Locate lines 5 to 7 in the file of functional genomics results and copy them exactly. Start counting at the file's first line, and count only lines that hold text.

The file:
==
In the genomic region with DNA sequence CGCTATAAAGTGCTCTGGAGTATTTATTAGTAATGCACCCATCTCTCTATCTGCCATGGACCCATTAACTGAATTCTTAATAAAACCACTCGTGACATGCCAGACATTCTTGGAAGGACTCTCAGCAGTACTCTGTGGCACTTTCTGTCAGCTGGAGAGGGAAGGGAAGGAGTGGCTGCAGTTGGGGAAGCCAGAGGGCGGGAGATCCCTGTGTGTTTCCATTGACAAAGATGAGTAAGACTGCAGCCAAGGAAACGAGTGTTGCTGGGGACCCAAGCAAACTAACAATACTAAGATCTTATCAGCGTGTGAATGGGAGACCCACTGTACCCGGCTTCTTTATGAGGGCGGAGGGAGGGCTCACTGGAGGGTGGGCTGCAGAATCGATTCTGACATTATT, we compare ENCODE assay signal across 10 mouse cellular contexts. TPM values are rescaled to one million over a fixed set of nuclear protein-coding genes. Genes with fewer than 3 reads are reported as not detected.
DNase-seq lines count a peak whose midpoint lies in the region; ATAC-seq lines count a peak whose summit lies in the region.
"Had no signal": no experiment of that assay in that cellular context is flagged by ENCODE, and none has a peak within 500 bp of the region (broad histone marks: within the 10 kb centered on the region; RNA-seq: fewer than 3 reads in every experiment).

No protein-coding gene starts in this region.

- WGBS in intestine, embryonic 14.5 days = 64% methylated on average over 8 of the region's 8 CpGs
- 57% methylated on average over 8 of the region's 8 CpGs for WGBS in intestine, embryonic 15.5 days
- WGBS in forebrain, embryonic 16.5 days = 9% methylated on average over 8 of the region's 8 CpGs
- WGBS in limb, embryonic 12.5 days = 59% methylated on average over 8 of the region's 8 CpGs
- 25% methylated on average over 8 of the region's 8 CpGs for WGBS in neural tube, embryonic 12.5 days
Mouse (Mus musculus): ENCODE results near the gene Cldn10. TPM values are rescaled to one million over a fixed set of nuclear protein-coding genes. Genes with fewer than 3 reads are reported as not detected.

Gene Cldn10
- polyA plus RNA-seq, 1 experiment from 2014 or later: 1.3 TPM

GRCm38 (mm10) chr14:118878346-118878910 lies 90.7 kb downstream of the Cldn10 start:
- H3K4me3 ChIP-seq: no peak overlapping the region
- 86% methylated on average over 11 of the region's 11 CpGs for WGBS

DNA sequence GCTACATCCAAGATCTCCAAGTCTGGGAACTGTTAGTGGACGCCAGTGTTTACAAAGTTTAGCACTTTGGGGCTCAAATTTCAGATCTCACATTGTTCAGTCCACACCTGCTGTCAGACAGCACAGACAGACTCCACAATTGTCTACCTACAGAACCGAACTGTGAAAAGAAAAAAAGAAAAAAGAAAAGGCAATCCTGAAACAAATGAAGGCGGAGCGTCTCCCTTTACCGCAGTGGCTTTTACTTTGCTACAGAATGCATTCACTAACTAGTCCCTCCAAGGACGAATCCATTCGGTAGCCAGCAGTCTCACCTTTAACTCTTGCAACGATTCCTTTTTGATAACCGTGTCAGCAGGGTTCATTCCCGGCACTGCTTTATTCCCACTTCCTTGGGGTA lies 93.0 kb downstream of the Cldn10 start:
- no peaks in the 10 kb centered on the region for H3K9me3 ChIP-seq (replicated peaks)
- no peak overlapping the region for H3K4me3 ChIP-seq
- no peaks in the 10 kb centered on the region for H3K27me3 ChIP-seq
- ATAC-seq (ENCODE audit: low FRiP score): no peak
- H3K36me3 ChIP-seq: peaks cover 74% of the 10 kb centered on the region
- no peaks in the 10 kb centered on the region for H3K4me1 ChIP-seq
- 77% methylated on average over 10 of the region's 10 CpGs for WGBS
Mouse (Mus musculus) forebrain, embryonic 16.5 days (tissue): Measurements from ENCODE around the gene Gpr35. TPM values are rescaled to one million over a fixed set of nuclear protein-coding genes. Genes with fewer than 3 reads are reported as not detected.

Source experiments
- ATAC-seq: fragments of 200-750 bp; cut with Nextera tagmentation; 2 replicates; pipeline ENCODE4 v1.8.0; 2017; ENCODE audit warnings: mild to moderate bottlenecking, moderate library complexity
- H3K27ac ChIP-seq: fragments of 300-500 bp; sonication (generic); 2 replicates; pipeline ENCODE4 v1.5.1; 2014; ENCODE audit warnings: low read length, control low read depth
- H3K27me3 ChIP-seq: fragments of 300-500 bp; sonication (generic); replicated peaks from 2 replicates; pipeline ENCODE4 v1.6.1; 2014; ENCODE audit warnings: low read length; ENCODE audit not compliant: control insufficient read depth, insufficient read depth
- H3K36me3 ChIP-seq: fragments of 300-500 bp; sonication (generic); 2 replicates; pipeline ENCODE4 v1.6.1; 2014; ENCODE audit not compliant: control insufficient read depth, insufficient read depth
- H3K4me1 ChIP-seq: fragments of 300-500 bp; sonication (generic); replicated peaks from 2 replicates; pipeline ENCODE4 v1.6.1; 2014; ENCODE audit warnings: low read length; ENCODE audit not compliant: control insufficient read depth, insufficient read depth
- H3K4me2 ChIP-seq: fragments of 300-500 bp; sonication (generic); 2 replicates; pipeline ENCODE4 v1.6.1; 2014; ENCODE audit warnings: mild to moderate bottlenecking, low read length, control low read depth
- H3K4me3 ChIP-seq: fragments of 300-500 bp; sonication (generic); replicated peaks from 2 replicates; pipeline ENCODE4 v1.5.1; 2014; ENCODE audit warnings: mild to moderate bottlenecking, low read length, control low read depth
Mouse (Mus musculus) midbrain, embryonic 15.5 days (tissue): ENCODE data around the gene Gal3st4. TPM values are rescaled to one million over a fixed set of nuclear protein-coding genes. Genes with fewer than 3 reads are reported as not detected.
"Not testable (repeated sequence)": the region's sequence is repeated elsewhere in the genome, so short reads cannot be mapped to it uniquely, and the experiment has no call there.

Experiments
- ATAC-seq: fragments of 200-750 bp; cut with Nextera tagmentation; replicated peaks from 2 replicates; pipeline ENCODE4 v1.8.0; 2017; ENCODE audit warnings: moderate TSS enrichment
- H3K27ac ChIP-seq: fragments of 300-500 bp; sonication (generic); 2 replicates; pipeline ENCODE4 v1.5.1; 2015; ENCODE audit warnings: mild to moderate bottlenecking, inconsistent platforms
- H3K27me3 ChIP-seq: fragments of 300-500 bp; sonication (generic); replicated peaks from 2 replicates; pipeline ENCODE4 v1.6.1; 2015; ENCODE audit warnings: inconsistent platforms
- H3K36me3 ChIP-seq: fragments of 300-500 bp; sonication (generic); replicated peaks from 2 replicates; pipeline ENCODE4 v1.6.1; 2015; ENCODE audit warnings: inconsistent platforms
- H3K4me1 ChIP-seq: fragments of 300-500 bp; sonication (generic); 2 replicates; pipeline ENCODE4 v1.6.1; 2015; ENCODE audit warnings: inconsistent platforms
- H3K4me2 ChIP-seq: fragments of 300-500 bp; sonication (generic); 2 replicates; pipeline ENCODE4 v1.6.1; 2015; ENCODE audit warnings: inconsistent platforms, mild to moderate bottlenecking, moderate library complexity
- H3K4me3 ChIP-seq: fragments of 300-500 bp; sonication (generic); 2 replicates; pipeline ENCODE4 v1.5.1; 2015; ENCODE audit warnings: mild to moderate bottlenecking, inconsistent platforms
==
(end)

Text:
- WGBS in intestine, embryonic 14.5 days = 64% methylated on average over 8 of the region's 8 CpGs
- 57% methylated on average over 8 of the region's 8 CpGs for WGBS in intestine, embryonic 15.5 days
- WGBS in forebrain, embryonic 16.5 days = 9% methylated on average over 8 of the region's 8 CpGs